Annemarie got off her bike in front of the door of the communal area where you could park your bike.
One of the fellow apartment residents appeared around the corner and took her key to open the door.
Great, she thought to herself, I don’t have to look for my keys.
In the meantime, she said hello to the fellow resident, who opened the door and walked inside.
She’s wearing a nice coat, she thought, but before she could give a compliment, her fellow resident shouted, ‘Look at how many bicycles have been added.’
Annemarie walked to the area where there seemed to be a lot of bicycles.
“I don’t have a permanent place,” said her fellow resident, “and therefore always have to put my bike in a different place, not that I mind.’
It sounded like “regular places” weren’t supposed to be your place.
How strange Annemarie thought to herself, I am not familiar with that perspective at all, that there are no fixed places.
Annemarie shrugged her shoulders and said to the fellow resident: ‘I always put my bicycle back in the same place. You’re wearing a nice coat.’
The words; You’re wearing a nice coat, it wasn’t heard.
The sentences that there were: ‘no fixed places and that she was not happy with it’ were repeated again.
Get out, Annemarie thought to herself, this is not going to be a good conversation. Annemarie wished the fellow resident a nice day, who replied that she was going to see an old girl next door who was ill.
Annemarie continued to muse.
What did the fellow resident actually mean by there being no permanent places?
Did she mean that it was her experience that you have no right to a permanent place, anywhere, and especially that you shouldn’t have to worry about it?
Did she mean that it is normal that you are not entitled to a permanent place, anywhere and that you should not worry about it?
The universe is big enough for everyone to have a permanent place, was Annemarie’s experience. Both perspectives were strange to Annemarie. Perspectives, Annemarie thought as she walked, were about looking at all sides and linking your own experience to it.

Hope and a Chameleon

Lying on a lounger under an umbrella, she turned over on her stomach.
A gecko appeared in front of her on a rock close to her. He stopped and looked straight at her.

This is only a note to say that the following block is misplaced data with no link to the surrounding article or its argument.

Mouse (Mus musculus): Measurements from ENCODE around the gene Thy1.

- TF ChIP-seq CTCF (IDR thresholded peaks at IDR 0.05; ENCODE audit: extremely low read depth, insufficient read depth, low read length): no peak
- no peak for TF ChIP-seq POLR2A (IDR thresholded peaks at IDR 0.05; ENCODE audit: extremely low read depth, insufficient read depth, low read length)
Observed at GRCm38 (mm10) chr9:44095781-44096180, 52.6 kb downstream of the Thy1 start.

She looked at him understandingly.
“You know,” she said to him, that you have a beautiful complexion, and there was a note of wonder in her voice.
“A chameleon,” she continued, putting on “her soft storytelling voice,” as if she were going to tell a story to small children.
The gecko still stood motionless on a rock, hypnotized by her voice. She laid her head on the lounge and began her story.
“When Pandora’s box was opened, thousands of demons came out.”
“Hidden from the demons, a tiny light came out at the end. Named “Hope”.
“Like a chameleon, her eyes could move individually, searching for those who needed hope.”
“Those who need hope need hope in different shades of color, just like a chameleon.”
And those who hope find the thickness of a chameleon’s skin. Pretty on the outside but thick enough to contain the hope inside.”
“To make sure no one can take it away with ugly words.”
“To make sure no one can steal it with looks of ugly feelings.”
“And to the demons who want some hope, the chameleon will not stand out with its protective color, hidden in its natural environment.”
“A chameleon is by day and a gecko by night, for hope is by day and by night.”
She looked up to see the rock littered with geckos all enraptured by her voice. She rested her head and fell asleep.
One by one, the geckos left the rock, satisfied with their role in the form of hope.


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